13. The hourly 2-week average consumption is the total consumption of the 2 weeks before (after) the policy implementation day, divided by 336 (14 × 24) days.

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Acknowledgements

I wish to thank “Empresas Municipales de Cali” (EMCALI) for granting me access to the data. I am grateful to Héctor Peña, Iván Sanclemente, Juan Guillermo Blanco, Leticia González, and Santiago Londoño for their invaluable help, as well as Adriana Fagua and Cristina Arango for the initial contact. Diego Bohórquez provided valuable information on Cali’s socioeconomic groups. I gratefully acknowledge the financial support from the Department of Agricultural and Resource Economics at the University of Maryland. Finally, I am especially grateful to Anna Alberini for her help, motivation, and guidance throughout this process.

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Correspondence to José M. Eguiguren-Cosmelli.

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This article belongs to the Topical Collection: Energy and Climate Economic Modelling

Guest Editors: Milan Ščasný and Anna Alberini

Appendices

Appendix 1. Example of electricity bill

Fig. 6
figure 6

Photo of a bill from EMCALI

Appendix 2. Alterative empirical approach

Another way to check my findings is to estimate the following regression for “T = 0” and “T = 1” separately,

$$ {e}_{iwdh}={\alpha}_{idh}+{X}_{wdh}\beta +{\varepsilon}_{iwdh} $$

Then, using the estimates from each period separately, I use data from “T = 1” to calculate the average of the predicted consumption of electricity. That is, I use data from “T = 1” and the estimates of the model at “T = 0” to predict \( {\widehat{e}}_{iwdh} \) and then calculate \( \overline{{\widehat{e}}_{wd}} \) for each “w” and “d” of “T = 1.” Then, I do the same but using the estimates of the model at “T = 1”. Finally, I plot them in Fig. 7, which shows that the predictions for “T = 1” using the model from “T = 0” are, for all the days after the policy implementation day, higher than the predictions for “T = 1” using the model from “T = 1.” Actually, the mean difference in the predictions is 0.0063 kWh while the median is 0.007 kWh, which are equivalent to a reduction in electricity consumption of 3.6 and 4%, respectively. These results are a little bit lower than the estimates from both of my empirical approaches, but completely in line with them.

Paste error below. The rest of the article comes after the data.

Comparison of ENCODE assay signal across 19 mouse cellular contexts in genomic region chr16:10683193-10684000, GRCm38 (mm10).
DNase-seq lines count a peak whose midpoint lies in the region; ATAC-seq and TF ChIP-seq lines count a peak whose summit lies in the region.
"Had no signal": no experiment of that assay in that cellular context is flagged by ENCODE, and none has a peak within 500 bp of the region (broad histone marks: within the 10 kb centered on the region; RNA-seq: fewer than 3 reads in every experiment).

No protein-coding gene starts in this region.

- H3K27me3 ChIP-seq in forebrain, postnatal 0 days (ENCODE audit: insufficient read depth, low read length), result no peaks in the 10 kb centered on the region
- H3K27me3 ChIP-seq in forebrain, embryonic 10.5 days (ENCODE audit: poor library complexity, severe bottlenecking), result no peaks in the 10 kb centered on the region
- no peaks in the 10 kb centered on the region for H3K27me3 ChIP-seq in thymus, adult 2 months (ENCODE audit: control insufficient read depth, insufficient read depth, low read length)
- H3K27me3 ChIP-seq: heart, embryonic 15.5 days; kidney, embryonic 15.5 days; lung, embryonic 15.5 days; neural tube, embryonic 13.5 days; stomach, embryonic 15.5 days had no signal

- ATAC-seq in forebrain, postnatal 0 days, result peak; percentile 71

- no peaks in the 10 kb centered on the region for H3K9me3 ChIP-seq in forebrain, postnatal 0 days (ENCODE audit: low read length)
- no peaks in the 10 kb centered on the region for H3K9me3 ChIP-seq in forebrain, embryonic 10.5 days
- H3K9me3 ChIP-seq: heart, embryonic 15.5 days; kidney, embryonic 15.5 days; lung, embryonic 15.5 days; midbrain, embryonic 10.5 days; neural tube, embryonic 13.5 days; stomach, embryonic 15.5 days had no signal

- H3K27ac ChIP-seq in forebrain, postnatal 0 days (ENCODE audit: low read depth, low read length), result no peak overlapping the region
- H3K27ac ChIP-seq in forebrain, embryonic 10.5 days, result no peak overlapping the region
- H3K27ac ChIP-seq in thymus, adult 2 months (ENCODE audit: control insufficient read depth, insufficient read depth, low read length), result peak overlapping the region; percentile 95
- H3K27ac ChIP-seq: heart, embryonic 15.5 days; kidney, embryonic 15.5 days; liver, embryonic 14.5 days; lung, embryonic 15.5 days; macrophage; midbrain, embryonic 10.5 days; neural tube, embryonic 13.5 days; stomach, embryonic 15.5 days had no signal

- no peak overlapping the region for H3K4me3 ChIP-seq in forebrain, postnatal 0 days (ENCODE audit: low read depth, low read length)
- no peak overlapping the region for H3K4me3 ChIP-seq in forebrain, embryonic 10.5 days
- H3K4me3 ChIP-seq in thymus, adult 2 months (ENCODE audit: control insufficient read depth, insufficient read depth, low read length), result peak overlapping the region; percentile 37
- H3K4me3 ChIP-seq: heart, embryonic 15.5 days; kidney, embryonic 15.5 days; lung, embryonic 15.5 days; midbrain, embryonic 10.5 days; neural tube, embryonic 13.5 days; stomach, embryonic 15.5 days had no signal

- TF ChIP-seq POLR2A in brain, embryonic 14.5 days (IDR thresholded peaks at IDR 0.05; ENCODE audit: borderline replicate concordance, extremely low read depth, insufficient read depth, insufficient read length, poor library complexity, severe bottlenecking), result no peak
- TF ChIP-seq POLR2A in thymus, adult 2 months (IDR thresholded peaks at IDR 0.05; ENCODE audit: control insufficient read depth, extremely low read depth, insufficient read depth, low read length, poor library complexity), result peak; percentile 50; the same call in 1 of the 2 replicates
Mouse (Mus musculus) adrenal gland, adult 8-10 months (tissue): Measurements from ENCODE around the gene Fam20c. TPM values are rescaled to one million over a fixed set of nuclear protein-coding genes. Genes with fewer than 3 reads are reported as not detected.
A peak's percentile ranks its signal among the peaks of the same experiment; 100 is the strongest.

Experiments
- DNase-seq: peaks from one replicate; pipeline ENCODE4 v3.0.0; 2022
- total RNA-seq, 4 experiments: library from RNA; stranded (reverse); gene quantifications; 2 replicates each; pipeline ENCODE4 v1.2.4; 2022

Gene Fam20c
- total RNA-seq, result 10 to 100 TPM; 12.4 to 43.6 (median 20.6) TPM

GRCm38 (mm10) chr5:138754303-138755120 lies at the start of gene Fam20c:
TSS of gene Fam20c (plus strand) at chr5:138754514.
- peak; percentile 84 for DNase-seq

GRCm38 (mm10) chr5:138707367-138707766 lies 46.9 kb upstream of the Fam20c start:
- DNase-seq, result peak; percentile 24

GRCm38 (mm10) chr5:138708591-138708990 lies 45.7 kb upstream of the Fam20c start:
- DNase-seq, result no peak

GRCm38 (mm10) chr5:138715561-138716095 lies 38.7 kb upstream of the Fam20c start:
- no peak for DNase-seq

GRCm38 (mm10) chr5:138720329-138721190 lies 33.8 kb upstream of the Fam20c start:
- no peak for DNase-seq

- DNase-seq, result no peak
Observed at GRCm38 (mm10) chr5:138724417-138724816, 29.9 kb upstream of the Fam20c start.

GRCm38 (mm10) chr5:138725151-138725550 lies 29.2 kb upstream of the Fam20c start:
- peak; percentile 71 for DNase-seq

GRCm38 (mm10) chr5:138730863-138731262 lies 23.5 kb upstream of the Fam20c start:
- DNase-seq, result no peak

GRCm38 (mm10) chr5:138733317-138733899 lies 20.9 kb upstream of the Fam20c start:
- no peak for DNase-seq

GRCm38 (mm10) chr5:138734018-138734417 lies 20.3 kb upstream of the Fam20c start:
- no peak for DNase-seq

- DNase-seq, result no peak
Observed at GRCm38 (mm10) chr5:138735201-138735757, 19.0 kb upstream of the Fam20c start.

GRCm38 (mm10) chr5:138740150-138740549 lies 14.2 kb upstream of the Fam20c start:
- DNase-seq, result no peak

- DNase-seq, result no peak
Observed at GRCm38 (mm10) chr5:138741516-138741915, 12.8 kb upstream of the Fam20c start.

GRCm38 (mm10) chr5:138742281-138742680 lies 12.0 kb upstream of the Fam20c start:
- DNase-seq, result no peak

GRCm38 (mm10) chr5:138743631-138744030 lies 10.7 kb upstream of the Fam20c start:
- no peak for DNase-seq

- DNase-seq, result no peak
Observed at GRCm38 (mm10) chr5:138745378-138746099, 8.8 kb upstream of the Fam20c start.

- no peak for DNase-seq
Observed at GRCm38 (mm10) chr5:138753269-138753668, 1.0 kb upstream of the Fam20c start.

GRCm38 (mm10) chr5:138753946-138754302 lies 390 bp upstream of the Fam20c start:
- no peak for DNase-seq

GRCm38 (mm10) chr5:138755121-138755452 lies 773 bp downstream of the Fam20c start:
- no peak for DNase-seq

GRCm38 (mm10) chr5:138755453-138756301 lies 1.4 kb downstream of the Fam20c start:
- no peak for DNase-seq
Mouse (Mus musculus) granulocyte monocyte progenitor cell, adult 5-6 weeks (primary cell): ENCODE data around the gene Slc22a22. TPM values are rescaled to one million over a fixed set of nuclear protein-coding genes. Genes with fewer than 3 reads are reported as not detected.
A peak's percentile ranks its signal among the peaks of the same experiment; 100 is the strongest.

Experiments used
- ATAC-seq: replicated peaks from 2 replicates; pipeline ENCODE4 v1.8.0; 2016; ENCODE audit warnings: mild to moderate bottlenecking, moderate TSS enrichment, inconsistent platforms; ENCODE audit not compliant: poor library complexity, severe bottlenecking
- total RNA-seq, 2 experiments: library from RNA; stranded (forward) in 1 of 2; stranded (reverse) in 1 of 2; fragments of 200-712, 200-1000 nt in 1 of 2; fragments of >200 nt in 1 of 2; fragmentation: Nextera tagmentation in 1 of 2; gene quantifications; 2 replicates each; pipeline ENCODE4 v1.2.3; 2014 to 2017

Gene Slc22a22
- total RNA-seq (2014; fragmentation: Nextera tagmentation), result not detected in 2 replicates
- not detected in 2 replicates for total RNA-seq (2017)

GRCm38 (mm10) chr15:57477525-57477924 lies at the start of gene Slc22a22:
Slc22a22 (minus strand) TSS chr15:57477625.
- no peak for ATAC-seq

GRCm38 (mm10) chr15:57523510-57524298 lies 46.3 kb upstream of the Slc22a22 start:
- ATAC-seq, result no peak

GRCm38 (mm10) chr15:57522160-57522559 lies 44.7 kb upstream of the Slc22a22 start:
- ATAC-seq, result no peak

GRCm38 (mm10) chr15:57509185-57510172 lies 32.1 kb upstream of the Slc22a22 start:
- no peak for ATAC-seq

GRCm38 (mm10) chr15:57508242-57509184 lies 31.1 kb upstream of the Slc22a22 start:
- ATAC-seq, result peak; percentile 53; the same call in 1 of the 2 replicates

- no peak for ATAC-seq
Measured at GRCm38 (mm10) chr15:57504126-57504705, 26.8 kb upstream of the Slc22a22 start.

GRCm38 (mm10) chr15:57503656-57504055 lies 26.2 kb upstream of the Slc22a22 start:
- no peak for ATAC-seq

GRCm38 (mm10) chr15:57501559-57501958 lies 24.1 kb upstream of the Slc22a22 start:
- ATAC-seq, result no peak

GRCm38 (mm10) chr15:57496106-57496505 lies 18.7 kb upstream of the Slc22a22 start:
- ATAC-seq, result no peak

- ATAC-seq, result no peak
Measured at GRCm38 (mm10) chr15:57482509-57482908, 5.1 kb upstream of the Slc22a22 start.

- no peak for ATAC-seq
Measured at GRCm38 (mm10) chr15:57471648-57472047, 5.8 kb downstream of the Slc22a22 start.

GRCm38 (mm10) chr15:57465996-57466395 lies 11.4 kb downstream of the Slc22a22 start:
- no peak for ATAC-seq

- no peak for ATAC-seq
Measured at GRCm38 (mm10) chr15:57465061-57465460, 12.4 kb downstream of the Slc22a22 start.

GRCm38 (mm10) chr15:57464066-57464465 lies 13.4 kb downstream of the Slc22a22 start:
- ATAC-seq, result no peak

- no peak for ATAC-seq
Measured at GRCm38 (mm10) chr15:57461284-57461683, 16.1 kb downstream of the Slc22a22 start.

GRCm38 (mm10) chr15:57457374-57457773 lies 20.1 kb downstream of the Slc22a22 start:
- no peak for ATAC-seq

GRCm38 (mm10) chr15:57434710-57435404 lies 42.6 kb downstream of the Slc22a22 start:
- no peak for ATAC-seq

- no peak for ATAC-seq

Fig. 7
figure 7

Predicted consumption for each day after the treatment

Appendix 3. Additional figures and tables

Fig. 8
figure 8

Percentage changes by pre-consumption decile (I do not include the estimated percentage change for the first decile because, given the pre-treatment consumption was close to 0, it was so large)

Fig. 9
figure 9

Percentage changes by % of missing values

Fig. 10
figure 10

Number of light-days-hours

Fig. 11
figure 11

Temperature in Cali

Table 16 Estimated effect of the policy by income level

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Eguiguren-Cosmelli, J. Responsiveness of low-income households to hybrid price/non-price policies in the presence of energy shortages: evidence from Colombia. Energy Efficiency 11, 641–661 (2018). https://doi.org/10.1007/s12053-017-9595-3

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Keywords

  • Energy policy
  • Household behavior
  • Social norms
  • Colombia
  • Smart meters

JEL classification

  • D12
  • H31
  • Q41
  • Q48